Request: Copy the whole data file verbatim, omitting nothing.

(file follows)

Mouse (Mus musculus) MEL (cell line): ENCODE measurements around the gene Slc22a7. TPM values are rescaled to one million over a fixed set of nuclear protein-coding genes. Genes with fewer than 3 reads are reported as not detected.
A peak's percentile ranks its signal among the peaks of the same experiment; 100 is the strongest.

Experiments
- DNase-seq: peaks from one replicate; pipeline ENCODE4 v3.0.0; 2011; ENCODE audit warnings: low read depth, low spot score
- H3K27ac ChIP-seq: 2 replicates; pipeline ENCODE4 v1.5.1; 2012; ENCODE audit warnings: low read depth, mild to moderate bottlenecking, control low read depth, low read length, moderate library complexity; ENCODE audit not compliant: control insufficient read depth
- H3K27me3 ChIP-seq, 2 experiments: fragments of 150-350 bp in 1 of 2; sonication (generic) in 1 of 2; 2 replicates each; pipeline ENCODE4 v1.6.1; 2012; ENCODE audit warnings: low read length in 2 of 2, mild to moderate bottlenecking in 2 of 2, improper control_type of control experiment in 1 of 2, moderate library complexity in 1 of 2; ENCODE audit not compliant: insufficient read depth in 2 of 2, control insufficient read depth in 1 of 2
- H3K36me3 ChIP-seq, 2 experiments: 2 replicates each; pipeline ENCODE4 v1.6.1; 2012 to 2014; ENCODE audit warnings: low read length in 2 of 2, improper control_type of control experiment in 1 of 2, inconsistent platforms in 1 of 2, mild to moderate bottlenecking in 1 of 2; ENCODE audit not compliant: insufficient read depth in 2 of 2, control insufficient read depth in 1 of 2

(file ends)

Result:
Mouse (Mus musculus) MEL (cell line): ENCODE measurements around the gene Slc22a7. TPM values are rescaled to one million over a fixed set of nuclear protein-coding genes. Genes with fewer than 3 reads are reported as not detected.
A peak's percentile ranks its signal among the peaks of the same experiment; 100 is the strongest.

Experiments
- DNase-seq: peaks from one replicate; pipeline ENCODE4 v3.0.0; 2011; ENCODE audit warnings: low read depth, low spot score
- H3K27ac ChIP-seq: 2 replicates; pipeline ENCODE4 v1.5.1; 2012; ENCODE audit warnings: low read depth, mild to moderate bottlenecking, control low read depth, low read length, moderate library complexity; ENCODE audit not compliant: control insufficient read depth
- H3K27me3 ChIP-seq, 2 experiments: fragments of 150-350 bp in 1 of 2; sonication (generic) in 1 of 2; 2 replicates each; pipeline ENCODE4 v1.6.1; 2012; ENCODE audit warnings: low read length in 2 of 2, mild to moderate bottlenecking in 2 of 2, improper control_type of control experiment in 1 of 2, moderate library complexity in 1 of 2; ENCODE audit not compliant: insufficient read depth in 2 of 2, control insufficient read depth in 1 of 2
- H3K36me3 ChIP-seq, 2 experiments: 2 replicates each; pipeline ENCODE4 v1.6.1; 2012 to 2014; ENCODE audit warnings: low read length in 2 of 2, improper control_type of control experiment in 1 of 2, inconsistent platforms in 1 of 2, mild to moderate bottlenecking in 1 of 2; ENCODE audit not compliant: insufficient read depth in 2 of 2, control insufficient read depth in 1 of 2